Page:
Initially, the hearing justice recognized that a motion for summary judgment can only be based on admissible evidence. He first focused on determining whether defendant owed a legal duty to plaintiffs. The hearing justice concluded that there was no special relationship between Nickerson and plaintiffs or between Nickerson and the juvenile.[6] The hearing justice also determined that there was no evidence that the keys were made available to the juvenile.

         However, even assuming that the keys had been left in the van's ignition, the hearing justice declined to expand the current duty that vehicle owners owe to the public, absent this Court's extension of existing case law or the adoption of new legislation. Accordingly, the hearing justice ruled that, because there was no relationship between Nickerson and the juvenile, Nickerson had no duty to control the juvenile's actions, and the theft "was an unforeseeable independent cause of [p]laintiff[s'] harm." Consequently, the hearing justice granted Nickerson's motion for summary judgment.

         The plaintiffs timely appealed to this Court.

         II

         Issues on Appeal

         On appeal, plaintiffs first contend that there are a number of genuine issues of material fact that must be resolved by a jury. The plaintiffs posit three factual scenarios that arguably could have been catalysts for the van theft, and they argue that there are factual issues as to whether Nickerson violated its security policies and whether one of its employees informed the juvenile of the keys' location. Additionally, plaintiffs maintain that the juvenile stated at one point that the keys were in the van's ignition when he stole it. Therefore, plaintiffs urge this Court to adopt a test used in some other jurisdictions that imposes a duty on defendants who leave their keys in their vehicle's ignition, eventually resulting in an accident, when other factors are at issue, such as location in a high-crime area.

         The defendant counters that only one of the three factual scenarios proposed by plaintiffs is supported by admissible evidence: that the juvenile broke into Nickerson's building through a back window, stole the van keys from inside a closet, and then stole the red van. Alternatively, defendant avers that, even if this Court considers plaintiffs' other factual scenarios, Rhode Island law does not support the existence of a legal duty in those situations. Furthermore, defendant argues that Rhode Island's negligence case law does not support the adoption of the "special circumstances" test used by other jurisdictions and promoted by plaintiffs in this appeal. Additionally, defendant contends that, even if there were a duty, there is no evidence that Nickerson proximately caused plaintiffs' injuries.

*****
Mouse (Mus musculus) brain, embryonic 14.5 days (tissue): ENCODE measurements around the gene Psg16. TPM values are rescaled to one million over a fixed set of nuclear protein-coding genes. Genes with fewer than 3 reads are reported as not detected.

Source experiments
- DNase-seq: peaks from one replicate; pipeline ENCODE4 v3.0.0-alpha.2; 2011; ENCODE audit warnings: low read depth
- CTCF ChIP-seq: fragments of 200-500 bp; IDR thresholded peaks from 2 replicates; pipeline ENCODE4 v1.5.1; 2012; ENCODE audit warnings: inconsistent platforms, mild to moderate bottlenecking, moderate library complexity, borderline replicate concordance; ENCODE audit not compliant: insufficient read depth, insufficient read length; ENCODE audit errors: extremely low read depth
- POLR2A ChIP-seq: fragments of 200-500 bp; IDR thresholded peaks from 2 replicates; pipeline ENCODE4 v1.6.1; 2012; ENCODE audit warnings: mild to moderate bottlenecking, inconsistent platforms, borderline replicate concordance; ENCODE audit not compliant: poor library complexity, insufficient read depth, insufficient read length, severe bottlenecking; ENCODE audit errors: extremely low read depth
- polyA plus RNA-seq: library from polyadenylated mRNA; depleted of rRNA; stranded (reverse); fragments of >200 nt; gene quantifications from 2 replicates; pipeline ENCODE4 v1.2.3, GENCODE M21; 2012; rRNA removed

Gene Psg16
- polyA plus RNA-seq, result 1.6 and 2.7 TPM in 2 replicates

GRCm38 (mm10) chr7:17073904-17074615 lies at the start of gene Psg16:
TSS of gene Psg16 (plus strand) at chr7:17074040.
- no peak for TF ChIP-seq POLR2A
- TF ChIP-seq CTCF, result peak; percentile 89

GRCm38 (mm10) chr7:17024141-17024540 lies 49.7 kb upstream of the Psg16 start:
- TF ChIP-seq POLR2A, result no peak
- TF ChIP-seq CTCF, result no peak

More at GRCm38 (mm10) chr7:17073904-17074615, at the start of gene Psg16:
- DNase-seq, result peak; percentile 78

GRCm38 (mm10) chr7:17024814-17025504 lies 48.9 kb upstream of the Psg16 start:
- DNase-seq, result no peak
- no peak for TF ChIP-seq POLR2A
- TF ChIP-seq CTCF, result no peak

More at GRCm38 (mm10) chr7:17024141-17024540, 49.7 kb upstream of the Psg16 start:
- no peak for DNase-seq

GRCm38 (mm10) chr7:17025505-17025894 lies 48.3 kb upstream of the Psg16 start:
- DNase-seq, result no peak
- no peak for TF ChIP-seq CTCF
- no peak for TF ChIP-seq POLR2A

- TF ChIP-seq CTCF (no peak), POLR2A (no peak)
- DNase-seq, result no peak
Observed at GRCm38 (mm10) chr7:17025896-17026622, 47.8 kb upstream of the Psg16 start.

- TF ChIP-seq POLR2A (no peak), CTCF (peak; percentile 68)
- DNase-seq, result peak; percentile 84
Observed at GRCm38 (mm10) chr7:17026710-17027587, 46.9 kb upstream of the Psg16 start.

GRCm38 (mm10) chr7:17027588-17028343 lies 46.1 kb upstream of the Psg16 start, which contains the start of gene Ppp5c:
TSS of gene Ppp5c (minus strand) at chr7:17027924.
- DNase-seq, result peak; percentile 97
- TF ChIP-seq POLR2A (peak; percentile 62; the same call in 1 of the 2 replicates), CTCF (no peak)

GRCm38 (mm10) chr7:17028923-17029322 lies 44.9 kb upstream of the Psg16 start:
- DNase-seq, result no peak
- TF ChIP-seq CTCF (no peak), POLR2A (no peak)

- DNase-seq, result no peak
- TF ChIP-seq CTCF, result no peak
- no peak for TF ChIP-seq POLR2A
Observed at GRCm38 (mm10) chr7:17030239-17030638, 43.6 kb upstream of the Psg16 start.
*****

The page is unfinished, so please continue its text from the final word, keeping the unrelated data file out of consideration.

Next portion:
III

         Standard of Review

         "In reviewing the granting of a motion for summary judgment, this Court engages in a de novo review, 'apply[ing] the same standards and rules as did the motion justice.'" Danforth v. More, 129 A.3d 63, 68 (R.I. 2016) (quoting Narragansett Indian Tribe v. State, 81 A.3d 1106, 1109 (R.I. 2014)). Although "summary judgment is a drastic remedy, it is nevertheless appropriate when, 'viewing the facts and all reasonable inferences therefrom in the light most favorable to the nonmoving party, the court determines that there are no issues of material fact in dispute, and the moving party is entitled to judgment as a matter of law.'" DePasquale v. Cwiek, 129 A.3d 72, 75 (R.I. 2016) (quoting Pichardo v. Stevens, 55 A.3d 762, 765 (R.I. 2012)). Generally, "claims sounding in negligence are appropriately resolved through a trial, but summary adjudication is proper when the 'facts suggest only one reasonable inference.'" Cruz v. DaimlerChrysler Motors Corp., 66 A.3d 446, 451 (R.I. 2013) (quoting DeMaio v. Ciccone, 59 A.3d 125, 130 (R.I. 2013)). "[W]e will not hesitate to affirm a grant of summary judgment if the ...


Buy This Entire Record For $7.95

Download the entire decision to receive the complete text, official citation,
docket number, dissents and concurrences, and footnotes for this case.

Learn more about what you receive with purchase of this case.